A luxurious coat for theatre wear is of gray velvet, with white peau do soie for the lining and revers facing; a beautiful jeweled belt is worn, giving a brilliant touch to the whole.
We have pattern No. 4021 in seven sizes for ladies from thirty to forty-two inches, bust measure.
To make the coat for a lady of medium size needs three yards and three-eighths of goods thirty inches wide, with five-eighths of a yard of satin twenty inches wide for the belt.
Price of pattern, 9d. or 20 cents.
Ladies’ Circular Skirt No. 4487
No. 4487 Ladies’ Circular Skirt, with Inverted Box-Plait at the Back; and having a Scalloped Circular Flounce Set On, from Beneath which the Skirt may be Cut Away.
To be made with the Conventional or Decided Dip at the Top, and in Short-Sweep' or Round Length.
For Description see Page 616.
This skirt is illustrated on page 613, in figures Nos. 184 T and 208 T, and on the first cover page.
An applied circular, rippling flounce that shows a scalloped upper outline is an impressive feature of the skirt, which is made of mode cloth, with a machine-stitched strapping of the material for the decorative finish.
The skirt is of circular shaping and is dart-fitted over the hips; it has the elegant Marie Antoinette dip at the top that may be conventional or more pronounced, according to individual preference.
The mode may be in round or short-sweep length at the bottom wherein the medium sizes it measures about three yards and one-fourth, and the flounce about four yards and one-fourth.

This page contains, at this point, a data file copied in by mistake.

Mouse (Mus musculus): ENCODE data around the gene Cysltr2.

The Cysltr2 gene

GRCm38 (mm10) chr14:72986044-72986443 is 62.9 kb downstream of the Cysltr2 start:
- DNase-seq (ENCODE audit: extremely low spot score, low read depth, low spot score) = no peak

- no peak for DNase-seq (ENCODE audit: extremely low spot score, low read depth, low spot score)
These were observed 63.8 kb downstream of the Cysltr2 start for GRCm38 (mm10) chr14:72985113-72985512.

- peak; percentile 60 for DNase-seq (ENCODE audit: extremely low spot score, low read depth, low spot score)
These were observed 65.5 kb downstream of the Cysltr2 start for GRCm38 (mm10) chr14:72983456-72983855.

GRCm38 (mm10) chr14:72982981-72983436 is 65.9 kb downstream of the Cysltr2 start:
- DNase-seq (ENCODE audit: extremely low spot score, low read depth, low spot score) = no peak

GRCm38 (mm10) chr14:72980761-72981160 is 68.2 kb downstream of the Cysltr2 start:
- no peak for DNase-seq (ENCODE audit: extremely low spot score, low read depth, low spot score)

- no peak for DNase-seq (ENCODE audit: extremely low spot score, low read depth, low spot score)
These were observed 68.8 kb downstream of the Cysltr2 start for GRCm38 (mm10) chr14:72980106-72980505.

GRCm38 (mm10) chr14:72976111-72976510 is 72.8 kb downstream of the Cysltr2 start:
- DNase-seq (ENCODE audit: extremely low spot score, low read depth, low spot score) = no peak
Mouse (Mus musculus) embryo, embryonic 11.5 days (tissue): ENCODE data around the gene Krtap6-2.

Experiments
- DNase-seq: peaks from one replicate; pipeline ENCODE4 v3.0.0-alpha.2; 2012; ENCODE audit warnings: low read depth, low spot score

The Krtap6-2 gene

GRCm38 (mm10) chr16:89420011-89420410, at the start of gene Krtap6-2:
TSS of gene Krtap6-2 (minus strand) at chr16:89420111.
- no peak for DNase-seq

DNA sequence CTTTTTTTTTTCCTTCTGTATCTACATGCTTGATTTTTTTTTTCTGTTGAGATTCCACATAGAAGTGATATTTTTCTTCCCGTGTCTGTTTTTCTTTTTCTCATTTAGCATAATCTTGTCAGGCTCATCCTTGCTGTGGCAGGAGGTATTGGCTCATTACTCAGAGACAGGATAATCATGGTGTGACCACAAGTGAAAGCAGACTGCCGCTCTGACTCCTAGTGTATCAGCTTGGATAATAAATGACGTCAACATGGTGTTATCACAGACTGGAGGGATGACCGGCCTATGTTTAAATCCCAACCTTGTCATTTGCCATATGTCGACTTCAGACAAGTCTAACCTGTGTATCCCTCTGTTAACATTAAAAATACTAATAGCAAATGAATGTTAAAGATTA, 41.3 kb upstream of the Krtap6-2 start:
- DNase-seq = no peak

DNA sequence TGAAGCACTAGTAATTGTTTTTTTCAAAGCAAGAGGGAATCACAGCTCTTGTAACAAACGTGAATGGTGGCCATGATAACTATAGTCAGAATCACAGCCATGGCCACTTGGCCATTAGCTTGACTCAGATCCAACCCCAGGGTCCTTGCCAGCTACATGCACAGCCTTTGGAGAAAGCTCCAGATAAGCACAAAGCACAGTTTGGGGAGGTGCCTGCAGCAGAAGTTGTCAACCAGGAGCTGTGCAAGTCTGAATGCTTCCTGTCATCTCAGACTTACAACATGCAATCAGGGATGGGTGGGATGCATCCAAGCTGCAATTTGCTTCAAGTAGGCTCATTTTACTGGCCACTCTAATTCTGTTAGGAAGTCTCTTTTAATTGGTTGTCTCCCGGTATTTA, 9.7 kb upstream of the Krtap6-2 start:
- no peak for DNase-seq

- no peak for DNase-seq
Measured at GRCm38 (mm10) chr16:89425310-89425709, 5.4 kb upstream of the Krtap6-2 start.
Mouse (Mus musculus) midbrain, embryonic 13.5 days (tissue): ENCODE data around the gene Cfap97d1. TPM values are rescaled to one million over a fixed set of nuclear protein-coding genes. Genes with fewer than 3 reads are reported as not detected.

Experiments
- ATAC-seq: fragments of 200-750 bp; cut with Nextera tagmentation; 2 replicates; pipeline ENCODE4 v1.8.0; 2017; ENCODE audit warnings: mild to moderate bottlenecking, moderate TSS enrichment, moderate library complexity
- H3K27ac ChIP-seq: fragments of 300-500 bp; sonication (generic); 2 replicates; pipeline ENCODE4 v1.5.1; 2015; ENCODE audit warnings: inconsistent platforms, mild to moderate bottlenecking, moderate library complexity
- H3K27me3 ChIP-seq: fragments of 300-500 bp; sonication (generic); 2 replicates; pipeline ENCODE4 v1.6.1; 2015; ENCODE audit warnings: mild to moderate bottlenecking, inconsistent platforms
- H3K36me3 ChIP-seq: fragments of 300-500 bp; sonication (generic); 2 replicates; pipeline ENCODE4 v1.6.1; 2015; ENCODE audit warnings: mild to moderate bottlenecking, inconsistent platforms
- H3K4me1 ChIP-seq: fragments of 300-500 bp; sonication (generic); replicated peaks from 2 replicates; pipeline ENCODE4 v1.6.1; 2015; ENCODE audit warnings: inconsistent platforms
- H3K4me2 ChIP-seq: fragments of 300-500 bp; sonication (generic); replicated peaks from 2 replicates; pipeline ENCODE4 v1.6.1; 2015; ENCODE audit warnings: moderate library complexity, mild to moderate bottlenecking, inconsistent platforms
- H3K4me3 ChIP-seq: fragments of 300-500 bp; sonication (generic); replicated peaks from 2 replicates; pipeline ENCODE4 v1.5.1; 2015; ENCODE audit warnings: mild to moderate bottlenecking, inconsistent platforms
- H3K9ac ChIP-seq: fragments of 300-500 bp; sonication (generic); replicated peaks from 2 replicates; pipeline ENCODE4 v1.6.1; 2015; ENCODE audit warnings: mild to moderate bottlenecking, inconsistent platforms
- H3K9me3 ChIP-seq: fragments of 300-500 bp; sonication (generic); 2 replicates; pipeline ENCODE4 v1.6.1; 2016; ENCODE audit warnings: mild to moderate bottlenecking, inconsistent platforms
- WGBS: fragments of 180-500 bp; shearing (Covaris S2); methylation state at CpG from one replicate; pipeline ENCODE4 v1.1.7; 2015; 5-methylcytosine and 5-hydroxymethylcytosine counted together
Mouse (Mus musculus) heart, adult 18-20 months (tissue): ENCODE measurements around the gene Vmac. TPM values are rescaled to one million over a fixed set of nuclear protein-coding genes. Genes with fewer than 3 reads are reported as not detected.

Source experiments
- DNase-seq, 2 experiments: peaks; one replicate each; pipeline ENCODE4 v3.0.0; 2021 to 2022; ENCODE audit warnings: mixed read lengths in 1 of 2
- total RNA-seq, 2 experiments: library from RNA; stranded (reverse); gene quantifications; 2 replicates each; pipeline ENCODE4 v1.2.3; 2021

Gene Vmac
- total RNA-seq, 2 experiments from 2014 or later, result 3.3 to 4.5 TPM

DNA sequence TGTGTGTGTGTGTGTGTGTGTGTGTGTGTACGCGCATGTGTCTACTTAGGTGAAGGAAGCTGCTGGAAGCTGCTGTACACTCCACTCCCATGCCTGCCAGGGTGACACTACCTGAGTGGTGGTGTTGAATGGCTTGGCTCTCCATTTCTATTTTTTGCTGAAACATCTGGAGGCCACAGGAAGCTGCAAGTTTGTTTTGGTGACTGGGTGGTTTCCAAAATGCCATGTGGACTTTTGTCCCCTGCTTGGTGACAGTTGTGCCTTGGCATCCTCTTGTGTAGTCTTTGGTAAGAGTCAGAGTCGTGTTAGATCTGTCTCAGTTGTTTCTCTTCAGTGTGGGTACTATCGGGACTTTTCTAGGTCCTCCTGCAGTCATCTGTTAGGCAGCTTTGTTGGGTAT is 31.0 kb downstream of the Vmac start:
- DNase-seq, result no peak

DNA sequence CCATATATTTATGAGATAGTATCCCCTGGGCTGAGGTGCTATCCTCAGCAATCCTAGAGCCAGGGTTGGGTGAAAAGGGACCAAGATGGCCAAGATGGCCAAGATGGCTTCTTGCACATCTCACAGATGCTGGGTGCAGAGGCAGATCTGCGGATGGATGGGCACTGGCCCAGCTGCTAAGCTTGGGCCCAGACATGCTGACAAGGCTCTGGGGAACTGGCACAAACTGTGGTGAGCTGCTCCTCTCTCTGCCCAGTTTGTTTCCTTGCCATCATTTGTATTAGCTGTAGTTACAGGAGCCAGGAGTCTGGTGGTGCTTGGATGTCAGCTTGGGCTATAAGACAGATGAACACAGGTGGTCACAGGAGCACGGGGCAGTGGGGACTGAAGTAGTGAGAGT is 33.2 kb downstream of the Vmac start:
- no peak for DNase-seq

The fullness at the back is laid in an inverted box-plait, and the skirt may end at the top of the flounce or extend beneath it.
Wide fabrics are recommended for reproducing the mode, and braid, machine-stitching or strappings of the material, silk, or satin may be applied as a finish.
We have pattern No. 4487 in nine sizes for ladies from twenty to thirty-six inches waist, or thirty-seven to fifty-eight and one-half inches hip measure.
To make the skirt for a lady of twenty-four inches waist or forty-one inches hip, if it is to extend under the flounce, needs three yards and one-half of fabric fifty-eight inches wide, and if it is to be cut away from beneath the frill, three yards of fabric in the same width.
Price of pattern, Is. or 25 cents.
“Descriptions of Figures in Colors, Tints, Etc., Shown on First Page of Cover and Pages 571 to 591 Inclusive,” in The Delineator: An Illustrated Magazine of Literature and Fashion, Paris-London-New York-Toronto: The Butterick Publishing Co. Ltd., Vol. LXI, No. 5, November 1900, p. 590, 602, 608, 613, 616-617.
Editor's Note: Some terminology used in the description of women's clothing during the 1800s and early 1900s has been changed to reflect more modern terms. For example, a women's "Toilette" -- a form of costume or outfit has an entirely different common meaning in the 21st century. Typical terms applied to "toilette" include outfit, ensemble, or costume, depending on context.
Note: We have edited this text to correct grammatical errors and improve word choice to clarify the article for today’s readers. Changes made are typically minor, and we often left passive text “as is.” Those who need to quote the article directly should verify any changes by reviewing the original material.